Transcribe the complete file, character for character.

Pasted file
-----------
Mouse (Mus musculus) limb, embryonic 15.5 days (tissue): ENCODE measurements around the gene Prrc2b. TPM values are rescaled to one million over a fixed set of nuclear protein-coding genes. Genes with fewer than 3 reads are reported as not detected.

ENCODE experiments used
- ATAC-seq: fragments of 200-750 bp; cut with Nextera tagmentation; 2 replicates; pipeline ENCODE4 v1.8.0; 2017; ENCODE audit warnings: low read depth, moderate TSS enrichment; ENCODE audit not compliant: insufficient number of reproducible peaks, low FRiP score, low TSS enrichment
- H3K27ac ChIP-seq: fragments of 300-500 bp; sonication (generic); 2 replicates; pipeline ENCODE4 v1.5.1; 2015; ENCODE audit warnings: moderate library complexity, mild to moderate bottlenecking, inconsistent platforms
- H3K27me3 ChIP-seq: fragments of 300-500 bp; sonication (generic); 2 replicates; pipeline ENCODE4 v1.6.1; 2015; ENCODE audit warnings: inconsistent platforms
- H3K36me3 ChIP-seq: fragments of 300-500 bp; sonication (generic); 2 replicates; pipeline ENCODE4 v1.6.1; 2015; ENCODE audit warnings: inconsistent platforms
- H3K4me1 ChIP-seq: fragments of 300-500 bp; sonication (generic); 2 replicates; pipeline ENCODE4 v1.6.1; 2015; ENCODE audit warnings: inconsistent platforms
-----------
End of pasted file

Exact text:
Mouse (Mus musculus) limb, embryonic 15.5 days (tissue): ENCODE measurements around the gene Prrc2b. TPM values are rescaled to one million over a fixed set of nuclear protein-coding genes. Genes with fewer than 3 reads are reported as not detected.

ENCODE experiments used
- ATAC-seq: fragments of 200-750 bp; cut with Nextera tagmentation; 2 replicates; pipeline ENCODE4 v1.8.0; 2017; ENCODE audit warnings: low read depth, moderate TSS enrichment; ENCODE audit not compliant: insufficient number of reproducible peaks, low FRiP score, low TSS enrichment
- H3K27ac ChIP-seq: fragments of 300-500 bp; sonication (generic); 2 replicates; pipeline ENCODE4 v1.5.1; 2015; ENCODE audit warnings: moderate library complexity, mild to moderate bottlenecking, inconsistent platforms
- H3K27me3 ChIP-seq: fragments of 300-500 bp; sonication (generic); 2 replicates; pipeline ENCODE4 v1.6.1; 2015; ENCODE audit warnings: inconsistent platforms
- H3K36me3 ChIP-seq: fragments of 300-500 bp; sonication (generic); 2 replicates; pipeline ENCODE4 v1.6.1; 2015; ENCODE audit warnings: inconsistent platforms
- H3K4me1 ChIP-seq: fragments of 300-500 bp; sonication (generic); 2 replicates; pipeline ENCODE4 v1.6.1; 2015; ENCODE audit warnings: inconsistent platforms